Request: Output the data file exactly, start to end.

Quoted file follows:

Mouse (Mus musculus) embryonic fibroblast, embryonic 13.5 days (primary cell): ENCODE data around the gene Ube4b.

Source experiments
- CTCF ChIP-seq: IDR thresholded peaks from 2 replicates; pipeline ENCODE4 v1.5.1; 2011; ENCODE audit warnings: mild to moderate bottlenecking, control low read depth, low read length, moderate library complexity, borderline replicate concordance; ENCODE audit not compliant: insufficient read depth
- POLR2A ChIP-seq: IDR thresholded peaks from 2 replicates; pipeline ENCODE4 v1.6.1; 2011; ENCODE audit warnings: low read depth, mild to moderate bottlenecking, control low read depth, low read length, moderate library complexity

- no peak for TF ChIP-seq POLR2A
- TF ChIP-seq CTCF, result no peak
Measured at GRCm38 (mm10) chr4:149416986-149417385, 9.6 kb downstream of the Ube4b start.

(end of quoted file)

Mouse (Mus musculus) embryonic fibroblast, embryonic 13.5 days (primary cell): ENCODE data around the gene Ube4b.

Source experiments
- CTCF ChIP-seq: IDR thresholded peaks from 2 replicates; pipeline ENCODE4 v1.5.1; 2011; ENCODE audit warnings: mild to moderate bottlenecking, control low read depth, low read length, moderate library complexity, borderline replicate concordance; ENCODE audit not compliant: insufficient read depth
- POLR2A ChIP-seq: IDR thresholded peaks from 2 replicates; pipeline ENCODE4 v1.6.1; 2011; ENCODE audit warnings: low read depth, mild to moderate bottlenecking, control low read depth, low read length, moderate library complexity

- no peak for TF ChIP-seq POLR2A
- TF ChIP-seq CTCF, result no peak
Measured at GRCm38 (mm10) chr4:149416986-149417385, 9.6 kb downstream of the Ube4b start.